Tuesday, May 16, 2017

Clearing the Temple

As I started to think about how Bible stories might change if they were written today (as in the case of Abel killing Cain), I was struck also by the scene of Jesus clearing the Temple in the Gospels. If you'll remember, Jesus goes into the Temple and finds a bunch of merchants there selling sacrifices and other Temple goods, and He goes wholly holy on them and starts turning over tables and throwing them out. 

I don't think most of us believe any more in a Jesus who would do such a thing. Our Jesus has become, for lack of a better word, "too nice."

And our theology has become too weak.

See, most Christians today believe that if Jesus had gone into the Temple and found something He didn't like, He should have just left and gone and found another Temple. (An impossibility, we must add, since in the time of Jesus, there was only one Temple. He was, after all, a Jew.) Maybe He should have started a House Temple. Maybe He could have written an open letter or had a nice sit-down with some of the elders, you know, in private. There are a lot of other options for handling what He didn't like, we say. He didn't have to start turning over tables.

And, we'd add, there might be some very good reasons why sacrifices ought to be sold in the Temple. Maybe someone lost their entire crop and needed some firstfruits to bring to God. Maybe all of their sheep wandered off. Maybe their lambs were killed by wolves. Maybe their wine had burst out of its wineskins or their grains had gone moldy on the journey to the Temple. Maybe it just wasn't convenient for them to carry a sacrifice such a long way, so it was better that they just bring some money and buy something at the Temple.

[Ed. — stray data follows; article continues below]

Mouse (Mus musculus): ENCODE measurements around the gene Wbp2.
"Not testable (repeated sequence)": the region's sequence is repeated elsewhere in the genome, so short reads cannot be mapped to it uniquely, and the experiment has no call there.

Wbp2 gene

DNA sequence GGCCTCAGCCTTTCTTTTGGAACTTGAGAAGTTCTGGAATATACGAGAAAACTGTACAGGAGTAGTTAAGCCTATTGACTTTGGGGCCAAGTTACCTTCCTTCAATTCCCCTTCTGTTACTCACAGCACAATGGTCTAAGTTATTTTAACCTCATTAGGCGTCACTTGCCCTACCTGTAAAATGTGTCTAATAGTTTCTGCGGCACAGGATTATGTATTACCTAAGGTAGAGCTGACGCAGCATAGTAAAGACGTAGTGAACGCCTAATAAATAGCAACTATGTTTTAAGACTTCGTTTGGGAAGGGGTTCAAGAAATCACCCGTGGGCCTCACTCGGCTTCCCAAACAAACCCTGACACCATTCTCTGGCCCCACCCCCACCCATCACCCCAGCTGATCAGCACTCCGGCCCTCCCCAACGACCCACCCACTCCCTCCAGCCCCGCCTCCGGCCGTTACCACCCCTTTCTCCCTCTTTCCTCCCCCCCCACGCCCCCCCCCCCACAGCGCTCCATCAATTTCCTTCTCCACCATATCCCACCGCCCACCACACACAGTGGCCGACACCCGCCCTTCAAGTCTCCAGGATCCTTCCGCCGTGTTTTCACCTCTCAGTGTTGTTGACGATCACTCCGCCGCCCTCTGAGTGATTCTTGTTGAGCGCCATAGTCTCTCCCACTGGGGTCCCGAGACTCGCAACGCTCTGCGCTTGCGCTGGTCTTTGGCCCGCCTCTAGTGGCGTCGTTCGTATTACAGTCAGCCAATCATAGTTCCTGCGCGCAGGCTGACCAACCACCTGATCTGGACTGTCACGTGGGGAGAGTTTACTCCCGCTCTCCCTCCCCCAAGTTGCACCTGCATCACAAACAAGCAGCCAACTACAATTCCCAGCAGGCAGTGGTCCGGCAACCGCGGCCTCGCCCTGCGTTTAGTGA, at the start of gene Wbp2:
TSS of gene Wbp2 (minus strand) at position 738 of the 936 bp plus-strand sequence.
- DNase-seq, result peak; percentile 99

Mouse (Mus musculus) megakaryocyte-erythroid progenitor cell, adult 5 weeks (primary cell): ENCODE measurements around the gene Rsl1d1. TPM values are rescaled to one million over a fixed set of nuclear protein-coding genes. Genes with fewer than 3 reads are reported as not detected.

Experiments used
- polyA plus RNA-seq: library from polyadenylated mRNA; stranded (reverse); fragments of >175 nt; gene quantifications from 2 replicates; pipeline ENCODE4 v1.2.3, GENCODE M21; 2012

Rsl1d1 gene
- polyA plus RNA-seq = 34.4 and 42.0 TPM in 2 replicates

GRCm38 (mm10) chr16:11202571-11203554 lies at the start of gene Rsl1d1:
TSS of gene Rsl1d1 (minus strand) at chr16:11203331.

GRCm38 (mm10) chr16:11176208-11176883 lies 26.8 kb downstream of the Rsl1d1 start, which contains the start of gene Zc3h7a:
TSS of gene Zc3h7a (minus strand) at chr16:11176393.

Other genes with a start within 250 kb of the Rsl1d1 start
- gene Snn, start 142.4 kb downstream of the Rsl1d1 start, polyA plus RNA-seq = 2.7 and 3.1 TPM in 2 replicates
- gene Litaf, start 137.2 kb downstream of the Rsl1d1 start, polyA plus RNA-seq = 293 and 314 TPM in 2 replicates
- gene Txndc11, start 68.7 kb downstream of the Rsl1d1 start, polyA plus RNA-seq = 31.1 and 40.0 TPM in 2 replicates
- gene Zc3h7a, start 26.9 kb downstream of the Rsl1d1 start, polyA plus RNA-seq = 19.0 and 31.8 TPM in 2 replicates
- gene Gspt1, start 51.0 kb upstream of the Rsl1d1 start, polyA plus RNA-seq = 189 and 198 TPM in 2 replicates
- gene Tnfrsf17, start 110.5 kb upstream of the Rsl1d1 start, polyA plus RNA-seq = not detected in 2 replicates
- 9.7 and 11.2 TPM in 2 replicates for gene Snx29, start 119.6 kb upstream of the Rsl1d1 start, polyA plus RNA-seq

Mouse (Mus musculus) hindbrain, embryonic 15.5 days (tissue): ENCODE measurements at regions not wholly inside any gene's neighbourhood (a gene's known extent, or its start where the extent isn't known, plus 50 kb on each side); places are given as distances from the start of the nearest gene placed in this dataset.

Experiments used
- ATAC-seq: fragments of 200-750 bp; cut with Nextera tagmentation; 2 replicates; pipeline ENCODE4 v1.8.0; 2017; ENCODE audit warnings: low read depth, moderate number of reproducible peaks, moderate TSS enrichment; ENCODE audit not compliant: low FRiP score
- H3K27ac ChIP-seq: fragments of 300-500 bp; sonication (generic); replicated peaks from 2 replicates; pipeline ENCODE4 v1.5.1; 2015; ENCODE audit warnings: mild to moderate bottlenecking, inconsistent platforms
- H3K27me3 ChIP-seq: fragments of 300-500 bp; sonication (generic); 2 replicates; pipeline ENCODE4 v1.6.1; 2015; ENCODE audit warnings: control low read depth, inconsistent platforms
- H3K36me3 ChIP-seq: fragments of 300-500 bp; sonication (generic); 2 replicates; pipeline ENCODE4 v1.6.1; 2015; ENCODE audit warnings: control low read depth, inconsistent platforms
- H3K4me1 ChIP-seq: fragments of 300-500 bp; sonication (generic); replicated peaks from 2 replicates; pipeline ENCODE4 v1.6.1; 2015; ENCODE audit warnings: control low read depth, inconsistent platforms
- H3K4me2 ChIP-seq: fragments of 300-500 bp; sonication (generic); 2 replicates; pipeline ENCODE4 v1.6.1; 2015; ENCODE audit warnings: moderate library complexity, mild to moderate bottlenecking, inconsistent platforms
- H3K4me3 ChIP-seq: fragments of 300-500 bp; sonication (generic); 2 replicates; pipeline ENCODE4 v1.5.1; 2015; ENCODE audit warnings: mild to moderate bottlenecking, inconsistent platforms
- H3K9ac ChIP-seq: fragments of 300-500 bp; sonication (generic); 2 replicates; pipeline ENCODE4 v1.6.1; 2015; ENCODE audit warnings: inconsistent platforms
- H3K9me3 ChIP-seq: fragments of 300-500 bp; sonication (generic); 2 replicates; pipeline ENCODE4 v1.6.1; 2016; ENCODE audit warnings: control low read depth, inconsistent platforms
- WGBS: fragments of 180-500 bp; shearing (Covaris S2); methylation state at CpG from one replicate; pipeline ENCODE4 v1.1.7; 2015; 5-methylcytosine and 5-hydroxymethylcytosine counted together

There are all kinds of reasons why having merchants in the Temple is convenient. And Jesus doesn't really want us to have an inconvenient faith. So we re-write the Gospels and declare that our Jesus wouldn't do such a thing. 

But the problem remains: He did.

We can sit around all day and claim that He wouldn't, but the fact remains that He did. And that's the trouble that our theology gets us into. We have so re-written the story of God, the story of Jesus, that it doesn't look much like the Story He's given us any more. We simply edit out or wash over scenes that don't seem to fit with the way that we think our God would act, but we neglect to address the fact that our God did act that way. And does. 

And He has to. I don't want a Jesus who doesn't clear the Temple. I don't want a Jesus who just walks away. I want a Jesus who sticks around. I want a Jesus so concerned with holiness that He's willing to cause a bit of a ruckus.

I don't want a Jesus who thinks that faith should be convenient; I want a Jesus - I need a Jesus - who dies on a most inconvenient Cross. 

I think the Gospels would look a lot different if we wrote them today, based on our common conception of Jesus, but I think we would be missing so much. So very much. We might miss even the Christ Himself if we're not careful. 

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